Owen is a doctoral student in the philosophy department at Western University. After completing a BA at Western in psychology and philosophy, he took a hiatus from Western to get an MA at York University in psychology (functional area of developmental science). His MA research focused on visual attention and how the development of visual brain areas might be altered in adults born via C-section. In his doctorate, he’s interested in exploring more theoretical questions in the fields of neuroscience and psychology.
My research interests have always been broad and interdisciplinary. I graduated from my bachelor’s degree having devoted equal time to a major in psychology and a major in philosophy. In psychology, I completed an undergraduate thesis on delay discounting and framing — theories that are often examined by both psychologists and philosophers to consider how people make decisions, and what factors contribute to the way we make sense of the world. During my undergraduate degree I also completed a project to design a new measure that assessed bullying behaviour in teenagers. This stemmed from an interest in how psychologists use method to record and classify human behaviour.
I completed my MA at York University in psychology with a concentration on developmental science. I worked in the Cognition and Aging Neuroscience (CAN) lab under the supervision of Dr. Dale Stevens and Dr. Scott Adler. The lab’s primary focus is on resting-state functional magnetic resonance imaging, with most current projects exploring the role of resting-state neural networks (i.e., the brain networks that are active when a person is at rest) in cognitive function. My thesis expanded on recent work by Adler and Stevens that found young adults born via C-section show slower performance on visual attention tasks when compared to vaginal-born controls. In my thesis, I tested young adult participants on a battery of attention and memory tasks and compared performance depending on birth method. I also compared the structural scans of a different set of participants to determine if there were differences in cortical grey matter integrity dependent on birth method. I found that while there are differences in performance hinted at in the results, my sample may have been too small to verify these findings. However, I did find reduced accuracy performance on a visual-search task.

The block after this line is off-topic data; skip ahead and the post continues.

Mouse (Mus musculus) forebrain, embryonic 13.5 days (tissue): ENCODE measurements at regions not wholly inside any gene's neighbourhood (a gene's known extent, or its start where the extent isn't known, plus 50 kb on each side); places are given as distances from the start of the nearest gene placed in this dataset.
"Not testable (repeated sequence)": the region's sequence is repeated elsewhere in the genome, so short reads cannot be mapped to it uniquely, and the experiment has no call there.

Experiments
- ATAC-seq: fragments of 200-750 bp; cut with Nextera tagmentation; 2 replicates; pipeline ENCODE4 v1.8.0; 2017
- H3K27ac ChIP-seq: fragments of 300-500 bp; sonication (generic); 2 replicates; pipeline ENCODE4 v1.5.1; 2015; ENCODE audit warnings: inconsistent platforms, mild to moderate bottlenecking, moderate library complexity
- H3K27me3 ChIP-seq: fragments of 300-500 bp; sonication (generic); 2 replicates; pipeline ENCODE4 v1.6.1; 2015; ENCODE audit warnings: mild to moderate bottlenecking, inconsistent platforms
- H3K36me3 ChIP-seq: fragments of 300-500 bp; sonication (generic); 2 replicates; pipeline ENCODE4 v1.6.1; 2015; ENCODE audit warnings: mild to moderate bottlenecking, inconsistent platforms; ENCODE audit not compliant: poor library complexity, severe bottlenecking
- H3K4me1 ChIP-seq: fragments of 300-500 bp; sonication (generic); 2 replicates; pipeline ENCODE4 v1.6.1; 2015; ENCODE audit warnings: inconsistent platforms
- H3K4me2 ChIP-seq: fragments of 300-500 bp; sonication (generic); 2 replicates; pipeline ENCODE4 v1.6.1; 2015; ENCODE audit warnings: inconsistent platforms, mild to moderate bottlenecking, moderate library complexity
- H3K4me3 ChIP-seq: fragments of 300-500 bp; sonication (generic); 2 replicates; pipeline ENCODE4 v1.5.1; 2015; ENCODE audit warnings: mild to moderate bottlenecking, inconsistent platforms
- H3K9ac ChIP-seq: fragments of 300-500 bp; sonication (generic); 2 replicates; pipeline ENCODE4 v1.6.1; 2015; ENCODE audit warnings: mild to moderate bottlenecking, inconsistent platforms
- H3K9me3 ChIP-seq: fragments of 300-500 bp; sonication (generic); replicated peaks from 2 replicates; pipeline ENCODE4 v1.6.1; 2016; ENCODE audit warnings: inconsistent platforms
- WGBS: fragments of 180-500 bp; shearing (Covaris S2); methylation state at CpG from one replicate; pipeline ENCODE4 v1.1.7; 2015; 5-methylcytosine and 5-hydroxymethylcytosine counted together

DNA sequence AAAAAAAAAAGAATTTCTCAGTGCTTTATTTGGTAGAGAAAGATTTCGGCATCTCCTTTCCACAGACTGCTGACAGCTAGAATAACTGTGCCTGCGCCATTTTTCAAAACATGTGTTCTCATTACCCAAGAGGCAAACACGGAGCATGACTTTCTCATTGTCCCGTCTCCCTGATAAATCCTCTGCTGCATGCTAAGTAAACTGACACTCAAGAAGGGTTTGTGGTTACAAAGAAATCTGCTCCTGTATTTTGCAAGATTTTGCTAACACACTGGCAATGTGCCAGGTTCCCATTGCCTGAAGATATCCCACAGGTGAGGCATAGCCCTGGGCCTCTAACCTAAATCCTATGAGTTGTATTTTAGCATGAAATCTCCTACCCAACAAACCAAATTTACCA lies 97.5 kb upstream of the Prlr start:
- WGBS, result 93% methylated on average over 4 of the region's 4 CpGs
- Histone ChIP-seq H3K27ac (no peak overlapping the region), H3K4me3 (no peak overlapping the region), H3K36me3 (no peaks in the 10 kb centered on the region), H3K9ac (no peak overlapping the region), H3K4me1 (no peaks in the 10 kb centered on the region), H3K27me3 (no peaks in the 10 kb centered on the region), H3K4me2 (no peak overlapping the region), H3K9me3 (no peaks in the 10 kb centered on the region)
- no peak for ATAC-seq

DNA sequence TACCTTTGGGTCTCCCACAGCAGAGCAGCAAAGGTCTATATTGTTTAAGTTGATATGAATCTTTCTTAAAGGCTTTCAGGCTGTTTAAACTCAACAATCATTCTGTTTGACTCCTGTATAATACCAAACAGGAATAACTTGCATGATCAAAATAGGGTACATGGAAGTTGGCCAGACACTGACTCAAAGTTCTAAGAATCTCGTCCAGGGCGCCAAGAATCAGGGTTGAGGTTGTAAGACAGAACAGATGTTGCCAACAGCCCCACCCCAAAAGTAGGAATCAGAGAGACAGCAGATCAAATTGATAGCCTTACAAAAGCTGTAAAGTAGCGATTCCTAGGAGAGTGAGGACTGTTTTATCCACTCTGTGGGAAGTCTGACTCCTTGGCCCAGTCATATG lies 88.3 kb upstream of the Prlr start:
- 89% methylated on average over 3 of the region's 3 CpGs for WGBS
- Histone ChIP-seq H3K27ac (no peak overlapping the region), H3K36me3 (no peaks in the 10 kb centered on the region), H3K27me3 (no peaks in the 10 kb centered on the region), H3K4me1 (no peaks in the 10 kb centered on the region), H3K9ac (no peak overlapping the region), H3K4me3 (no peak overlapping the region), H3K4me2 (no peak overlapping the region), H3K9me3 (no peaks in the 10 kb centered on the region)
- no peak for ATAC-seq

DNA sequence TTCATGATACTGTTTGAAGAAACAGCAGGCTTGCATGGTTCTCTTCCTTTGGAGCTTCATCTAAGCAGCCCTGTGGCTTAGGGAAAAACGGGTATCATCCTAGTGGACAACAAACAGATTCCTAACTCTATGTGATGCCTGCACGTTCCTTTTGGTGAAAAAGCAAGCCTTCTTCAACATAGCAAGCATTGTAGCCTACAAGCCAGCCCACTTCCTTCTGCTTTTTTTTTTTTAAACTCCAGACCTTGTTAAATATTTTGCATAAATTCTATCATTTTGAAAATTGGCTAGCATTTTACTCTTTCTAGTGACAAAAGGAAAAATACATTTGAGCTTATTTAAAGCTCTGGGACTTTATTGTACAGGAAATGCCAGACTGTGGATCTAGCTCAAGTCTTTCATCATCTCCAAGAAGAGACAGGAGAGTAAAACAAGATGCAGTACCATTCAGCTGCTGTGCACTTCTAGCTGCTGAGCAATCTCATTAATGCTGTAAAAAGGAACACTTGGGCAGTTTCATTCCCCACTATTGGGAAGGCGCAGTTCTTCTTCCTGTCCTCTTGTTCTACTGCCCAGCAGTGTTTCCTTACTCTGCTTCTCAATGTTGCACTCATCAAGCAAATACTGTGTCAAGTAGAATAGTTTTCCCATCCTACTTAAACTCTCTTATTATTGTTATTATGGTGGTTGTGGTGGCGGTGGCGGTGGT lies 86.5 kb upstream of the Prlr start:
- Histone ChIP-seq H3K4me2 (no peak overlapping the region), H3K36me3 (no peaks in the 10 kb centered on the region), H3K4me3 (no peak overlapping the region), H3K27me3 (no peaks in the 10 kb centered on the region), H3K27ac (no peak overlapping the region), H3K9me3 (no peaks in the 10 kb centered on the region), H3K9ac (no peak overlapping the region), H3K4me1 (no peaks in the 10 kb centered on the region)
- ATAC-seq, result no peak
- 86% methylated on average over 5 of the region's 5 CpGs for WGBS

Despite my formal training in the social sciences, my interest has always been in asking the “bigger” theoretical questions in the field. At Western, I hope to take the technical experience I’ve gained in my BA and MA and apply it to the philosophy of science.
Chevalier, O. (2021) The effect of C-section birth on attention task performance and cortical grey matter integrity. MA Thesis, York University.
Winter, 2022, Phil 1040G Ethics, Politics, and Law. Western University. (TA)